I suppose none of this could be called a "victory" by CM definitions, because none of these things have been accomplished through confrontation with the non-cycling world. However, I think this is the way all cyclists should behave. By being cooperative and constructive... or acting like sheep as so many CM'ers say... cyclists in my community have made tremendous strides forward in the recognition of cycling as a worthwile activity. As a result, we have a wonderful cycling environment that will only improve in the years to come.
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Old 11-20-04, 06:42 PM   #9
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At the rate the price of fuel is rising, we won't need to do too much more advocacy.
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Old 11-20-04, 06:52 PM   #10
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Suntreader:

I support CM and I think that the points that you make are all victories and worthwhile contributions towards cycling. I admire and respect people who walk the walk as opposed to talking the talk. I don't know anything about people refering to simple decency as acting like sheep. I'm genuinely sorry if you have grouped me into that kind of thinking...
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Old 11-20-04, 07:23 PM   #11
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"I never refer to automobile drivers.. who pay the taxes that build and maintain the roads I ride on"

Don't believe this is true. There are federal funds for road construction, and in Virginia, the (cash strapped) VDOT has begun to raid general funds. The state is going to stop helping communities maintain roads here; it has also forced communities to slash the property tax on cars. I pay the taxes that help maintain the roads I ride on, whether or not I'm in a car or on a bike. I won't give an automobile user an ounce of respect on this issue, sorry.

Auto and transport taxes bring in about 15.7% of non-general funds in Virginia (and none of the general funds). But 22% of the non-general funds go to highway and transport (and a portion of general funds, as well). In other words, nearly a third of highway costs in the state of Virginia are subsidy that are not paid by direct taxes on auto users. In addition, VDOT has a 2.7 billion dollar annual budget, but gas and transport taxes bring in less than that on an annual basis (about 2.4 billion). This only accounts for state transport spending, and not local spending. Localaties do not tax auto users, aside from a negligible car property tax (I think mine was 75$ last year). The real subsidy to auto users is likely higher.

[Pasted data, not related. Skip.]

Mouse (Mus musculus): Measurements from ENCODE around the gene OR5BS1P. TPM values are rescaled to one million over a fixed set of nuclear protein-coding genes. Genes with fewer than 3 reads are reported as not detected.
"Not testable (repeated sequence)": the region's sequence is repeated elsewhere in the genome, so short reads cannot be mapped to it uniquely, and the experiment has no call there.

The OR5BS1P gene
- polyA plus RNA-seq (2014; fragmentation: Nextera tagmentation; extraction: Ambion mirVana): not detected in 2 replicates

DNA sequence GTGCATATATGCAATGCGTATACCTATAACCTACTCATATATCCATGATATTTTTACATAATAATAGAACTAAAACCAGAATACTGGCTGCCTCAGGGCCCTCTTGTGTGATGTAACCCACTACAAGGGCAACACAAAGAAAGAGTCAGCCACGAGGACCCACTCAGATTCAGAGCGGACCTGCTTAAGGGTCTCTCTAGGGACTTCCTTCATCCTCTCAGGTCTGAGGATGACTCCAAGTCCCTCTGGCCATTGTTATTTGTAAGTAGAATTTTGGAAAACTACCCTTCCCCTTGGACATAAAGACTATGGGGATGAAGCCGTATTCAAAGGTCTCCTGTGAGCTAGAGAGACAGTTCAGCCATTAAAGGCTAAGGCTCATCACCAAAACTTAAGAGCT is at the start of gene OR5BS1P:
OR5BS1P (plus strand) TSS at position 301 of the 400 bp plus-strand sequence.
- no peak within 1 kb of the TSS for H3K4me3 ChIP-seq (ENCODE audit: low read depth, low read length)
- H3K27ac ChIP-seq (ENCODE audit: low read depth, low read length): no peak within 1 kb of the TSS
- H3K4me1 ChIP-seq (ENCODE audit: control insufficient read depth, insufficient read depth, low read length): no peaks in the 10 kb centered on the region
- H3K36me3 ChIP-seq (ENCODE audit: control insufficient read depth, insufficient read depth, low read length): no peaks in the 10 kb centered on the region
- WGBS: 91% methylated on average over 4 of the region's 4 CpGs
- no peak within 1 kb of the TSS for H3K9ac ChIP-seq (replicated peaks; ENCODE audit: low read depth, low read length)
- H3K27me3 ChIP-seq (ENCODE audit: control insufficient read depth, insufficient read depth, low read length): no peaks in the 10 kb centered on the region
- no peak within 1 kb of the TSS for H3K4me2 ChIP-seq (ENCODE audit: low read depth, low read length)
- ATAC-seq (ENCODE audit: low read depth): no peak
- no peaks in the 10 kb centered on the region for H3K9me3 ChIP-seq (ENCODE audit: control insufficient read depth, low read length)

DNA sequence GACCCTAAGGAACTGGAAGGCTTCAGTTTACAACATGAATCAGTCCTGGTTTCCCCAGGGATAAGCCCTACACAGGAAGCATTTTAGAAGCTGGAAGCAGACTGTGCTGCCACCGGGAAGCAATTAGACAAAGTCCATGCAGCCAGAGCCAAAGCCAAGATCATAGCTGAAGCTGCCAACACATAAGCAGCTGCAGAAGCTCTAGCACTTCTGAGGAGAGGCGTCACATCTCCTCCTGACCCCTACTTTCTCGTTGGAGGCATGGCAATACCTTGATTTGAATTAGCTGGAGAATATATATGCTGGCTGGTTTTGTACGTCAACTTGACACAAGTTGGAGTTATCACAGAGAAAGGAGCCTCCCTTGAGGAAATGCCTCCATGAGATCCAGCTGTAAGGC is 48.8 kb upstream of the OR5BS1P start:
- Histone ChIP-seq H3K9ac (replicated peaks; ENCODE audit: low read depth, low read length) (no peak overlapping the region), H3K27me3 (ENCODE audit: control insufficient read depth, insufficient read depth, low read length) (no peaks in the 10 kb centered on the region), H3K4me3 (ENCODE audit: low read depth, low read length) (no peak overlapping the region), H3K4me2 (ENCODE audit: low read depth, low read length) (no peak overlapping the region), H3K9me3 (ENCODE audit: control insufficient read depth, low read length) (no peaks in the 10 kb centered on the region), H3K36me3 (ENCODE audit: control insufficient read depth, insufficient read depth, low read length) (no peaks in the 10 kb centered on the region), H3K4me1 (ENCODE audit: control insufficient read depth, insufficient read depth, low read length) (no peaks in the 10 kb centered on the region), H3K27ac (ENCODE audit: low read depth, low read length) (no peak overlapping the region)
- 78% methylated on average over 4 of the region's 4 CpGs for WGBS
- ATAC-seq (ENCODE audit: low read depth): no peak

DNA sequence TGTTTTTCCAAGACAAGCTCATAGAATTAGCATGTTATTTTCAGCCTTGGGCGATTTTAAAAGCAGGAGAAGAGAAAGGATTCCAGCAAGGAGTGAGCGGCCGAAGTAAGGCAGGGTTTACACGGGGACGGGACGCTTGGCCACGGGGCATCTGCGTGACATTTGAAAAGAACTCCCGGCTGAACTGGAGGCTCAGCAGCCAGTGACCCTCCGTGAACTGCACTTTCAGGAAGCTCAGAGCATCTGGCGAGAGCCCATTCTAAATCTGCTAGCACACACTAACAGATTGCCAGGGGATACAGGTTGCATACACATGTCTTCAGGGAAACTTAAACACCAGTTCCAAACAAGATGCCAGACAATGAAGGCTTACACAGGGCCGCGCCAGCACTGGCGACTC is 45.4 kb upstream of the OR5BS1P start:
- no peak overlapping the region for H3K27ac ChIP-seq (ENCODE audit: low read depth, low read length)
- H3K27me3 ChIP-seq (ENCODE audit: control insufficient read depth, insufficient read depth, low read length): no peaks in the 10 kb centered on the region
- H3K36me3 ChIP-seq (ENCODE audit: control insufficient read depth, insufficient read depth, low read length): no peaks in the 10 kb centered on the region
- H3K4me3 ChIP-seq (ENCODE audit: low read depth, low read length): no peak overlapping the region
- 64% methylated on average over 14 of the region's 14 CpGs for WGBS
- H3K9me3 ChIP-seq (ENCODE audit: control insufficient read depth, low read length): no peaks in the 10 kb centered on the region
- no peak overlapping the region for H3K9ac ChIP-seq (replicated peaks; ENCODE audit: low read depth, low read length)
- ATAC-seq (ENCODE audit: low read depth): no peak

You might check budget info from your own state.

I've had CMers tell me that my approach to fixing up old rides and giving them away is unrealistic and not practical. On the other hand, I'm smart enough to know they are not necessarily representative of the lot of CMers. But it still strikes me as more party than protest, or at least a more effective party than protest. I'm a half-deaf, cranky old geezer, so I hate parties.
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Old 11-20-04, 07:31 PM   #12
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Quote:
Originally Posted by Poguemahone
I've had CMers tell me that my approach to fixing up old rides and giving them away is unrealistic and not practical.
I guess they're blind. It seems pretty realistic to me... obvious by the fact that you're doing it. And it seems pretty practical to me... obvious by the fact that at the end of the day, another perosn is riding a bike. I think your actions have a much more immediate and positive direct effect than any CM ride. Good job.
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Old 11-20-04, 07:36 PM   #13
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Quote:
Originally Posted by suntreader
...
4) I never refer to automobile drivers.. who pay the taxes that build and maintain the roads I ride on... as cagers. Although I have little use for SUVs, I accept the fact that they are legal vehicles and my whining won't change that ...
Federal gasoline taxes pay for the Interstate highway system, but most of the funds for local roads and automotive infrastructure come from sales tax and other general revenue. Motorists come nowhere near covering either the societal, the environmental, or even the purely economic costs of driving. Yes, cycling on a public road is a subsidized activity, but driving a car on a public road is an even more heavily subsidized activity.
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Old 11-20-04, 07:39 PM   #14
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Khuon, I understand part of the argument (edit: the CMer's argument), as you have to make an investment in tools and time to re-source old bikes. But I think if you're serious enough about bikes as transport, you should figure the little fellows out and make an appropriate investment in tools. I'd participate, for example, in any maintainence clinic the local CM (which seems to be no more) cared to "orgainize," as long as I can pick the music. (Heh-heh).

On another note, I tried to volunteer my services to a local charity recently, which fixes up holiday bikes for kids. Unfortunately, they only did it on Saturdays, and I work all day every Saturday . Those of you with an interest in this type of activity should contact your local charities; ours is Goodwill. I would have really liked to do this, and am bummed big time that I cannot.
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Old 11-20-04, 07:51 PM   #15
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The reason I'm so respectful of cyclists on the road is because I am also a road cyclist.

I am a road cyclist because I enjoy it.

I enjoy cycling because I enjoyed it as a kid.

We need to get more kids to ride.
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Old 11-20-04, 09:16 PM   #16
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Quote:
Originally Posted by Mars